January 24, 2015

Swipyness of iPhone keyboards

One of the first things I sorely missed from my Nexus 4 was the keyboard. Which I knew was going to happen – one of the things keeping me away from iPhones was the lack of third party keyboards to enable swiping. That feature in iOS 8, combined with the larger phone, wound up pulling me over.

Such a keyboard doesn’t come with the phone, so you need to install one. There are loads of reviews out there looking at multiple apps that do this (just a few: PCMag, Digital Trends, Forbes GeekWire, VentureBeat) and of course they’re of varying helpfulness. For my purposes, someone who had used such a keyboard on Android was a better source than someone who had built up quick habits on the iPhone keyboard over years.

In addition to writeups like the above there are, of course, reviews on the App Store. I don’t have a lot of context about reviews (beyond hearing folks talk about it) – how much weight to give them, etc. Overall they weren’t helpful at all, though one part of them caught my eye. It seems like there are more people freaking out than they would on Android because the phone can share things with a server. Are Android folks just used to Google’s algorithms consuming everything you do to provide a better experience? Probably not.

Anyway, a few things about the couple keyboards I tried.

Brilliant Keyboard

This had very good reviews. But the practical use was hugely frustrating. It had a terrible time picking up intermediate letters on the swipe and the recommendations were nonsensical. For example, trying to swipe the word ‘points’ was an exercise in futility. Not only did it only ever recognize ‘pints’, no matter how slowly I went, but it refused to offer up ‘points’ as a suggestion.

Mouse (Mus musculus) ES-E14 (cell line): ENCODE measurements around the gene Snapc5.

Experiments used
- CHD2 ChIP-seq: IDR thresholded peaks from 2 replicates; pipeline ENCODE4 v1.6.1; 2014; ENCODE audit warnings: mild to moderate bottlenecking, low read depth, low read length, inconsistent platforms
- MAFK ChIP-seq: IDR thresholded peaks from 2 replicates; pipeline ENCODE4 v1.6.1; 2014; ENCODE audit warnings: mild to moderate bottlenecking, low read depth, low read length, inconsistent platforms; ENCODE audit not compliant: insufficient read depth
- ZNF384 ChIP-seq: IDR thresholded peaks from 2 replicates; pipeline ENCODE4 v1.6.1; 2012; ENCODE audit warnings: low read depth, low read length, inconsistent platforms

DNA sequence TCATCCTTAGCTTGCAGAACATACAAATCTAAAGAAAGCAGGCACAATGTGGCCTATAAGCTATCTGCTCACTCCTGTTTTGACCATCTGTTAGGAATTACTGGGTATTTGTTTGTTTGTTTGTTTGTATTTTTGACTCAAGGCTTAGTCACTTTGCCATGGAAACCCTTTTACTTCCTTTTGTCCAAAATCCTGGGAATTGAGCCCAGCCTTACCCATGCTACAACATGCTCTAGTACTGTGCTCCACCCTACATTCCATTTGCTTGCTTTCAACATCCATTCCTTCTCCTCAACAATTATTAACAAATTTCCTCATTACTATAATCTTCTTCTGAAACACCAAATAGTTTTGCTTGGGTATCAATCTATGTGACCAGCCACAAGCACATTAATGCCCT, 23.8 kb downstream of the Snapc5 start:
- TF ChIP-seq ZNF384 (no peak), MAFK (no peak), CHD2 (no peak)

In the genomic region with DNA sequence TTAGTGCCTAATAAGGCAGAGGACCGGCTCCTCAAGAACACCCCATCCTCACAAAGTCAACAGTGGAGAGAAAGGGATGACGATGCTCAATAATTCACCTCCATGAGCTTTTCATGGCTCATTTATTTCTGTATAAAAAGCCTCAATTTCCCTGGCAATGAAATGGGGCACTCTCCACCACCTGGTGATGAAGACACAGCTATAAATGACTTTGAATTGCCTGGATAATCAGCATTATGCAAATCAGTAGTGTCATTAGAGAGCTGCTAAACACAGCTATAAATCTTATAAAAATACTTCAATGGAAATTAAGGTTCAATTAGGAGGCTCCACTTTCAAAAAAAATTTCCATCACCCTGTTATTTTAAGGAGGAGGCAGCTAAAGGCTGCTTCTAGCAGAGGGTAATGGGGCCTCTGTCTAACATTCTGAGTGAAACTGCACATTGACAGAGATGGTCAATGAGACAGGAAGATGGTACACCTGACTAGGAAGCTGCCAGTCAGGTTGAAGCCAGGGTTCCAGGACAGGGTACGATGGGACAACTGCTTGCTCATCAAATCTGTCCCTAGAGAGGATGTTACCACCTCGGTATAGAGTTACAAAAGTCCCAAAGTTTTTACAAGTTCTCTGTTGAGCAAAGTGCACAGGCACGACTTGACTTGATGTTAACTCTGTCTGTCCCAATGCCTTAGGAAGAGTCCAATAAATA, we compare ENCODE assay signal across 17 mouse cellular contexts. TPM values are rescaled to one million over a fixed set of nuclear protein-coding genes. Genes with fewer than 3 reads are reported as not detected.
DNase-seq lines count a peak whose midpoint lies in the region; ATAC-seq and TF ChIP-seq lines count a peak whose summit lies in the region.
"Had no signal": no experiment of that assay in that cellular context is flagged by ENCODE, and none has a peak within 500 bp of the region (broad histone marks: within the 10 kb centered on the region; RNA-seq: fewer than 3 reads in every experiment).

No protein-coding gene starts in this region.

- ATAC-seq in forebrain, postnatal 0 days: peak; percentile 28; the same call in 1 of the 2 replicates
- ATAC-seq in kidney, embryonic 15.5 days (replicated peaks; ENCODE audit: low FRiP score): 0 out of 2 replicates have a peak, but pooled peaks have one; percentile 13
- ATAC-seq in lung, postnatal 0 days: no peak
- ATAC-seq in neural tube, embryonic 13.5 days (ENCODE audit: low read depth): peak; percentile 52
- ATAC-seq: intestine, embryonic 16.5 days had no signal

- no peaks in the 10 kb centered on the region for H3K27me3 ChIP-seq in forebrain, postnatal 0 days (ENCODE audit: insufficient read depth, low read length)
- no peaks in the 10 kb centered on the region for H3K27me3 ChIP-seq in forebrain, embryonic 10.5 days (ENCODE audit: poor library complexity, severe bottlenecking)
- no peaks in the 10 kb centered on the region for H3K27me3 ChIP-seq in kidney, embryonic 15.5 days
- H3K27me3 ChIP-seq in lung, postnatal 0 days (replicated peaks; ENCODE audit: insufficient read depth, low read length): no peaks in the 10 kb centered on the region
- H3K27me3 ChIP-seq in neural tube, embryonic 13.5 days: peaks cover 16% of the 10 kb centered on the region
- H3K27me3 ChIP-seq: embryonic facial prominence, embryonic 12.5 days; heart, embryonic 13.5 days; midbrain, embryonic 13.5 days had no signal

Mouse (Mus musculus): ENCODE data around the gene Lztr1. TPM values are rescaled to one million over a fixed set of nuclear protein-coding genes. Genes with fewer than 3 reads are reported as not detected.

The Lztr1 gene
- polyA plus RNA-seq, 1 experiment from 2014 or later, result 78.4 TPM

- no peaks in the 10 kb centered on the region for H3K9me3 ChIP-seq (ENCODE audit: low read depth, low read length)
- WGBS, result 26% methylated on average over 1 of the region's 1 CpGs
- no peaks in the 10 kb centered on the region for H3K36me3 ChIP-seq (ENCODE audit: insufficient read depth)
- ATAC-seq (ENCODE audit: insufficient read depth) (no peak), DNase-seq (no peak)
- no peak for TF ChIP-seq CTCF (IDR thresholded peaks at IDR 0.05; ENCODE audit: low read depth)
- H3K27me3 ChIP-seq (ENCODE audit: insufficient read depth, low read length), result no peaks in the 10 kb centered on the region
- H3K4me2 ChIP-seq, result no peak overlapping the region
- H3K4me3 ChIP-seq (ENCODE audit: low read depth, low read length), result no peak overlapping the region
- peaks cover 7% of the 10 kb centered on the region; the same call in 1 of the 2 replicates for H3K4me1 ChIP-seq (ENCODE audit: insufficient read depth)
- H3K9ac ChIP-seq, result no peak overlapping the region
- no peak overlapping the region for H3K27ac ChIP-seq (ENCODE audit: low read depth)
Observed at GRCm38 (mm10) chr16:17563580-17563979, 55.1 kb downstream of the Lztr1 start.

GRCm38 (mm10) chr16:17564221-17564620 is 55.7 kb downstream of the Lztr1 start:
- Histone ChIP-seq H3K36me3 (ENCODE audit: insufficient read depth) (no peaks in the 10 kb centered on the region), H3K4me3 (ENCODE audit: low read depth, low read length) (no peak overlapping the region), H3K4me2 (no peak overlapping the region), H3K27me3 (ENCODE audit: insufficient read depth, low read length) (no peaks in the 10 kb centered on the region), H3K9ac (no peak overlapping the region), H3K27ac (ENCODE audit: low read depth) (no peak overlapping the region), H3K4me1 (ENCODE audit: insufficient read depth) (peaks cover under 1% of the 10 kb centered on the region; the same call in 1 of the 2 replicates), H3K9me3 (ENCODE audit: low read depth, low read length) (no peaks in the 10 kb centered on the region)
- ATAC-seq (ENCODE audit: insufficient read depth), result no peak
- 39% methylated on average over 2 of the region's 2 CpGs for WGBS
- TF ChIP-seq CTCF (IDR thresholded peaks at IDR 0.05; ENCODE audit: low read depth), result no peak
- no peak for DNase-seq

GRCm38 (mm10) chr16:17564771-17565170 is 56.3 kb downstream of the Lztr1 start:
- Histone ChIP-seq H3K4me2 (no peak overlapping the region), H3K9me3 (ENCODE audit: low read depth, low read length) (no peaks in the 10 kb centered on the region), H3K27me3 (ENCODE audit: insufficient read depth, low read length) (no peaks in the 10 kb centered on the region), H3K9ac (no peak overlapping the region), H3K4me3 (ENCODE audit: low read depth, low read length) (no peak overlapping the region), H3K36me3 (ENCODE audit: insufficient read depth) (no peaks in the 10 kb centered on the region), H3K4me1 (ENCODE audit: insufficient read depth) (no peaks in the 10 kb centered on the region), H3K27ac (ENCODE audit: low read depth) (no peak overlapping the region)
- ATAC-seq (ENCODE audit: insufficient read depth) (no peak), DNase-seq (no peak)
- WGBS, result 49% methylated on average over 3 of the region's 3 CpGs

To compensate I found myself swiping slower and slower, using the visual cues (little blue dots over the keys) to ensure intermediate letters were captures. And it was better. But the point of these keyboards is to type faster, so slowing down just to make the app work made no sense.

Interface-wise, two things:

  • I think it’s a terrible idea to take up a key for theme switching – do you really use that more often than say, a period? Are themes really that important?
  • A trait it shares with the iPhone keyboard is not distinguishing the key faces between upper and lower case, forcing the user to look over to the lefthand shift indicator to tell you if you’re in upper or lower case. This boggles my mind from Apple.

Brilliant keyboard


Some of the reviews referred to SwiftKey’s Android heritage so, despite the pretty terrible reviews, I had high hopes. And they were redeemed. Not only is there a punctuation key (‘.’, which a long-press option for five other common ones), the keycaps change to lower case! Predictions are excellent and smart, and they take into account intermediate letters.

One of the only downsides is that there’s no emoji keyset. The Android keyboard integrates them with a long-press on return, maybe that’s an option going forward?

After using this for just a couple of minutes I was hooked. We’ll see how well it works over the long haul.

SwiftKey keyboard

Next: Making Liège Waffles
Previous: Today I remembered: psql exporting CSV